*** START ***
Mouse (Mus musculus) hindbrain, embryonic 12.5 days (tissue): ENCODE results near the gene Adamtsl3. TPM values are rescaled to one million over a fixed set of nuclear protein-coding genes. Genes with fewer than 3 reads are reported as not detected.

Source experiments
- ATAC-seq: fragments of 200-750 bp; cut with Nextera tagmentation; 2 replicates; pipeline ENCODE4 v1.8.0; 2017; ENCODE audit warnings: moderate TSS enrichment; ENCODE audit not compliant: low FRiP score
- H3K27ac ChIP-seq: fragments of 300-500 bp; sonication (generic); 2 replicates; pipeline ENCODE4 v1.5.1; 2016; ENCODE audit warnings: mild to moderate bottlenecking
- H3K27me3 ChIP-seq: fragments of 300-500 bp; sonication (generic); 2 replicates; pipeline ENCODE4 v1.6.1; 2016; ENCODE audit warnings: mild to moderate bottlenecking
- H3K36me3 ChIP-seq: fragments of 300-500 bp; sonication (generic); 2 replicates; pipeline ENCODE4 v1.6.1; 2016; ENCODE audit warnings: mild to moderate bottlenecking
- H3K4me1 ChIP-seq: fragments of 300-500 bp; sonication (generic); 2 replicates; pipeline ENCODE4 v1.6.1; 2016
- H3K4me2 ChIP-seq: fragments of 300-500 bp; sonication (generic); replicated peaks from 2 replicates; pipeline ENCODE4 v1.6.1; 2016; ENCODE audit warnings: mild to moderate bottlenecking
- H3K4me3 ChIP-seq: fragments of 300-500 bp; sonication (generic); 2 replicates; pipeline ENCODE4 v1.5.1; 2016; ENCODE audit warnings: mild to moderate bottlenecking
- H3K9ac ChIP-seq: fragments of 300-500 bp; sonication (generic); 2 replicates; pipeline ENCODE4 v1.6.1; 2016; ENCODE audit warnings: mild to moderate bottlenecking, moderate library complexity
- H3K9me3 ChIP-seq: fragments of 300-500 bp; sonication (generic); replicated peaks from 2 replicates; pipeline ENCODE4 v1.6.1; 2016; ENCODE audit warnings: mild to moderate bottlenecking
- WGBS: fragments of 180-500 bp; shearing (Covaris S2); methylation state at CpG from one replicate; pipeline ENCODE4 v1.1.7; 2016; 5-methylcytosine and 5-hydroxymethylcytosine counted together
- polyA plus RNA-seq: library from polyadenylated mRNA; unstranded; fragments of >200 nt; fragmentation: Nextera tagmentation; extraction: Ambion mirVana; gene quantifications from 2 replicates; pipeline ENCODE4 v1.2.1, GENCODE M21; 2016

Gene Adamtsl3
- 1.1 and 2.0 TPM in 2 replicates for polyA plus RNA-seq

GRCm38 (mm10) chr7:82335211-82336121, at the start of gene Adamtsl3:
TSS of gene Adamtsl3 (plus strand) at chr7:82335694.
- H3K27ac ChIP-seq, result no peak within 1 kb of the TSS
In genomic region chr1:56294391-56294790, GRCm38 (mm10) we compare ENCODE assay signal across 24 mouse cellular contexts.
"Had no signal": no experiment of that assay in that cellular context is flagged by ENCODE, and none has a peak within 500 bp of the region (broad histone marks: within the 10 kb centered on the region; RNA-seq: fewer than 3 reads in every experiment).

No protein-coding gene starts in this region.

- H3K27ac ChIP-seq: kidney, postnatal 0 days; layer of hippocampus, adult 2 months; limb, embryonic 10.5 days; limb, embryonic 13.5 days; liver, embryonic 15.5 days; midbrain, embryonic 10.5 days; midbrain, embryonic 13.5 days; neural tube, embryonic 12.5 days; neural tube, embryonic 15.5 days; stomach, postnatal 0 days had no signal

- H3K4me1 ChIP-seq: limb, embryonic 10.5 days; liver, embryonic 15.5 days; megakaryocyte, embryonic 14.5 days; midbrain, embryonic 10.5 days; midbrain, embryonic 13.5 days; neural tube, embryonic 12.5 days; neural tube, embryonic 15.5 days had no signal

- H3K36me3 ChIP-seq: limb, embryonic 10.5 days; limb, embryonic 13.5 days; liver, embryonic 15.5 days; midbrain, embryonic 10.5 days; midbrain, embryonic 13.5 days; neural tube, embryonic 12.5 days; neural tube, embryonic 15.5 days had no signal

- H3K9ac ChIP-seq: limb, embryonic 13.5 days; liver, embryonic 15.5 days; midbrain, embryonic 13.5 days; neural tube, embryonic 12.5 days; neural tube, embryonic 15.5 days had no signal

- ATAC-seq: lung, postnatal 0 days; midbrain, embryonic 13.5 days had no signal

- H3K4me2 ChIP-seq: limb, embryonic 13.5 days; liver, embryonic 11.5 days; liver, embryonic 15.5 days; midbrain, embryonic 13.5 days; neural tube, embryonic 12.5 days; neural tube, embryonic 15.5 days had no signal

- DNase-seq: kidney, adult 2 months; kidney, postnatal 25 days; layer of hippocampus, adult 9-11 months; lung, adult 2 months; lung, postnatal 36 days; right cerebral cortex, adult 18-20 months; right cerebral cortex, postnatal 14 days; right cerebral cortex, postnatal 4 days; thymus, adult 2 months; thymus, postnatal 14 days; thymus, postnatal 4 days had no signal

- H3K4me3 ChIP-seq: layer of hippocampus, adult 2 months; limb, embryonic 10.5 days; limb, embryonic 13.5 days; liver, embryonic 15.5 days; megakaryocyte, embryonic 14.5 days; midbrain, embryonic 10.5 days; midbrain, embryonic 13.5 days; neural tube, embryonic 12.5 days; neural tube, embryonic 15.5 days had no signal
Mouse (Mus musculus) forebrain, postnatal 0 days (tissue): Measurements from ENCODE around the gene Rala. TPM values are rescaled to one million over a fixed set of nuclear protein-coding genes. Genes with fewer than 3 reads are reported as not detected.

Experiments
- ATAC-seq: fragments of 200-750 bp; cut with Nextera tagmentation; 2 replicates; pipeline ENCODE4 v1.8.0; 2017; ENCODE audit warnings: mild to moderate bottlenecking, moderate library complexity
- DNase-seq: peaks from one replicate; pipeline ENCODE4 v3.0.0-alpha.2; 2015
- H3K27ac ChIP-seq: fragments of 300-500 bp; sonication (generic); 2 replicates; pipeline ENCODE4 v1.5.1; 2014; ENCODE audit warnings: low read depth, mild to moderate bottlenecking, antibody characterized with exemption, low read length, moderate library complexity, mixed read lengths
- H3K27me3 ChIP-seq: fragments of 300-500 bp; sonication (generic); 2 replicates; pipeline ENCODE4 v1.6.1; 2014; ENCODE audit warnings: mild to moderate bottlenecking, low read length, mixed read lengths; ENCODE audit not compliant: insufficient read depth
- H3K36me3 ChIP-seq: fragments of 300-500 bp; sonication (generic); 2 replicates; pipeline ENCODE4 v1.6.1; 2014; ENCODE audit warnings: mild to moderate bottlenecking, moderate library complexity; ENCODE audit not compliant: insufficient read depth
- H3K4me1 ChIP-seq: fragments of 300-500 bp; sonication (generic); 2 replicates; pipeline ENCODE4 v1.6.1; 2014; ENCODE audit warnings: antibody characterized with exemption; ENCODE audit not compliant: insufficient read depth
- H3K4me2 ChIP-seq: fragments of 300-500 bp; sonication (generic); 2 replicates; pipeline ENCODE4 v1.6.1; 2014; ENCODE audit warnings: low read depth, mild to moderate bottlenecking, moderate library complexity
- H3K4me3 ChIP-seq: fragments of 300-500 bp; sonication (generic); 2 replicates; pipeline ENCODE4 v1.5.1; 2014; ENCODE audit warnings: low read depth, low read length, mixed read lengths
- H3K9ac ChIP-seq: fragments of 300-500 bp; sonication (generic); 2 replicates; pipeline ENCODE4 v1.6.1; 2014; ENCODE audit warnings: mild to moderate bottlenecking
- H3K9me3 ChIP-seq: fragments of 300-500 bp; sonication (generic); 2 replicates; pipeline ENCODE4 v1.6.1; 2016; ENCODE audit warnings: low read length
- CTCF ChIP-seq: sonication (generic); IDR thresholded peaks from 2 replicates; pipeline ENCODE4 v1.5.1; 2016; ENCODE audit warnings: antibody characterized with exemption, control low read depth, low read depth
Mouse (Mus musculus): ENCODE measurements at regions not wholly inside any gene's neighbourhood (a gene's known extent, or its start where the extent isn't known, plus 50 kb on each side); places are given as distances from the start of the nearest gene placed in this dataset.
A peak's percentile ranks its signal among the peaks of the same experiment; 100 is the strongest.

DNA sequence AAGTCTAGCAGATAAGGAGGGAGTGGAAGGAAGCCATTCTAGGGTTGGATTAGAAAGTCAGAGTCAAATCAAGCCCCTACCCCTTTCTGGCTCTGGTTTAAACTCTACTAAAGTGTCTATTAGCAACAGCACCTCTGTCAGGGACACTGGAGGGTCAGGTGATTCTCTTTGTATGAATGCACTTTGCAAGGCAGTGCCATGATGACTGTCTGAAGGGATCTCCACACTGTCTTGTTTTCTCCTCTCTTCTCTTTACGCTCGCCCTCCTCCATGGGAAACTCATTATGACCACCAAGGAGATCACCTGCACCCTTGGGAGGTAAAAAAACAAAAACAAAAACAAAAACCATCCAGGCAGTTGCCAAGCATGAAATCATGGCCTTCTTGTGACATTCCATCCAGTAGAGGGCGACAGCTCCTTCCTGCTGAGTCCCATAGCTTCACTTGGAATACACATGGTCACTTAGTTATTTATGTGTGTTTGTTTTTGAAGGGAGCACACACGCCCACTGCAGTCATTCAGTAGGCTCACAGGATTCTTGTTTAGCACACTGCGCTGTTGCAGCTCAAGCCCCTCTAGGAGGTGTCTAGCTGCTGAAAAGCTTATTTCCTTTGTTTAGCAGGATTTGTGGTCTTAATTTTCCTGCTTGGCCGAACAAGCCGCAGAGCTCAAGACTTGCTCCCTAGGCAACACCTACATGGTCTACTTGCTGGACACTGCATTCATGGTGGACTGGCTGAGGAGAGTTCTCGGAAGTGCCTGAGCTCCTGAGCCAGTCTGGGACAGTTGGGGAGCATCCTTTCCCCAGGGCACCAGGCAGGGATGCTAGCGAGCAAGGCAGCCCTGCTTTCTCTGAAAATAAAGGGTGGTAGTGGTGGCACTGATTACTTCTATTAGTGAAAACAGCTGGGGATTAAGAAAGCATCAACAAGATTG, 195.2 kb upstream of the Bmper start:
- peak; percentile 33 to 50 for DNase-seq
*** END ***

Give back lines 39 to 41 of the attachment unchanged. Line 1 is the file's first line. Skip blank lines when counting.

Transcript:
- H3K4me3 ChIP-seq: fragments of 300-500 bp; sonication (generic); 2 replicates; pipeline ENCODE4 v1.5.1; 2014; ENCODE audit warnings: low read depth, low read length, mixed read lengths
- H3K9ac ChIP-seq: fragments of 300-500 bp; sonication (generic); 2 replicates; pipeline ENCODE4 v1.6.1; 2014; ENCODE audit warnings: mild to moderate bottlenecking
- H3K9me3 ChIP-seq: fragments of 300-500 bp; sonication (generic); 2 replicates; pipeline ENCODE4 v1.6.1; 2016; ENCODE audit warnings: low read length